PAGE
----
SUNBIZ

Farmers Urged To Report The Corrupt And Not To Be Corrupt Themselves

Cane farmers have been asked to refrain from brib­ing cane cutters or Fiji Sug­ar Corporation field staff so that their cane is harvested first and transported to the mill. Minister
29 Jan 2019 11:00
Farmers Urged To Report The Corrupt And Not To Be Corrupt Themselves
Fiji Sugar Corporation CEO, Graham Clark listens to cane farmer Shaireen Hussein during the sugar consultations at Nasau ,Sigatoka on January 28

Cane farmers have been asked to refrain from brib­ing cane cutters or Fiji Sug­ar Corporation field staff so that their cane is harvested first and transported to the mill.

Minister for Lands and Mineral Resources, Ashneel Sudhakar made this comment following al­legations made by a cane farmer during the development of the National Sugar Industry Policy and Strategies consultation at Nawai, in Sigatoka yesterday.

Farmer, Rajendra Reddy said there were instances where kava was given to train drivers by farmers to pick their rail trucks first.

Mr Sudhakar said there was no evidence in the past where people could be prosecuted.

“But if you see this happen please report it to us or the po­lice,” Mr Sudhakar said.

“Help us by not engaging in cor­rupt practices. Please let us know if you see people doing this.

“If you are into corrupt busi­ness then we cannot help you.”

Meanwhile, there were calls for FSC to install proper posts on rail trucks.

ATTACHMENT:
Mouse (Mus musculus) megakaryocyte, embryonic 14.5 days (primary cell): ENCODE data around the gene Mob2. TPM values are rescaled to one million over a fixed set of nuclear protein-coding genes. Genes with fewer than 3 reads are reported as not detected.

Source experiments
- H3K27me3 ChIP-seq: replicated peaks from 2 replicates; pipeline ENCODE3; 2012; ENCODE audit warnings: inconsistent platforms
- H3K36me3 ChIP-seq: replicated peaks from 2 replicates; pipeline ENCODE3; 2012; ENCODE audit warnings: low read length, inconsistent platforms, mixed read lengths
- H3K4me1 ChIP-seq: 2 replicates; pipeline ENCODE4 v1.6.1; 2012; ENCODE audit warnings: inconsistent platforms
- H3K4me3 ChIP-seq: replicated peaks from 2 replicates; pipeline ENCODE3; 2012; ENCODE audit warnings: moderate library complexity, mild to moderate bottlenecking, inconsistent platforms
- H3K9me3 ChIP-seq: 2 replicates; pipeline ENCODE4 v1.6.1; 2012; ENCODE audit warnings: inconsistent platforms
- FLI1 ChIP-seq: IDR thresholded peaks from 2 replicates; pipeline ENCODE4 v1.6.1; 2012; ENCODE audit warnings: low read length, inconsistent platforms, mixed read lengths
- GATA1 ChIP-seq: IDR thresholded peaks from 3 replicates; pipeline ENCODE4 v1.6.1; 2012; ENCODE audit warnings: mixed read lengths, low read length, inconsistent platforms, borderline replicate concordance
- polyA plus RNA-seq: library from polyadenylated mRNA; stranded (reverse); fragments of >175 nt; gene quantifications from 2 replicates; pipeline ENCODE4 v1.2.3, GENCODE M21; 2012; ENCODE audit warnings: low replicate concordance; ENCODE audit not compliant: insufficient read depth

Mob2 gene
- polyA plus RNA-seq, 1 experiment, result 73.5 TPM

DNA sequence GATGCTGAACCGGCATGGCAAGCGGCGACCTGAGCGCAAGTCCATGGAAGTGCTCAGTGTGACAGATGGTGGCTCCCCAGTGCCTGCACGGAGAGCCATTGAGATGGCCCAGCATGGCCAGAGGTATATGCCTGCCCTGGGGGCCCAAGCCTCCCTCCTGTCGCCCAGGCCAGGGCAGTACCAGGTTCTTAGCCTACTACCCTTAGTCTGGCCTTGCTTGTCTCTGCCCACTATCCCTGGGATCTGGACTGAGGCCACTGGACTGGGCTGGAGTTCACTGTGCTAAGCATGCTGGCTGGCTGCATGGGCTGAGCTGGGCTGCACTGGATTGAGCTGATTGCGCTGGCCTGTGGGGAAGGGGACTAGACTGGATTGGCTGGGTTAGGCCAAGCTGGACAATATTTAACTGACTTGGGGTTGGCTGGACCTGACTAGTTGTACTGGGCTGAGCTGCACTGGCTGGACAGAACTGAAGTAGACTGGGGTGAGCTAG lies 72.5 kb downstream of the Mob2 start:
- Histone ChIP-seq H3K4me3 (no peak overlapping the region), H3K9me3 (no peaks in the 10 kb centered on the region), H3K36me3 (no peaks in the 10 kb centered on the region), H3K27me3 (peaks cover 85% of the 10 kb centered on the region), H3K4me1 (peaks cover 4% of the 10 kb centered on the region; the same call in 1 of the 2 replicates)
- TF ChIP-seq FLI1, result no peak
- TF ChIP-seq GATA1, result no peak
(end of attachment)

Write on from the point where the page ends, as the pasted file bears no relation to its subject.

In the past rail trucks had metal post on all corners but this had become expensive to replace.

For years FSC were using timber or tree branches fashioned out to fit the holes on the trucks.

FSC chief operating officer, Navin Chandra said that on many occasions when the rail trucks were out from the mill areas, these wooden posts were stolen.

Farmers present at the meet­ing agreed and said they had to go themselves and cut branches to replace the stolen ones so that their cane could be loaded and taken to the mills.

Mr Chandra said they knew the problem exists and they would see this year what was the best solu­tion for the problem.

Mr Chandra also highlighted to the farmers that last season, 64 percent of cane delivered to the mills were burnt cane.

“This was a 30 per cent rise from the previous year.”

It was highlighted to the farmers on the effects of burnt cane and how it affected Fiji’s potential to sell good clean sugar in the world market.

Feedback: charles.chambers@fijisun.com.fj

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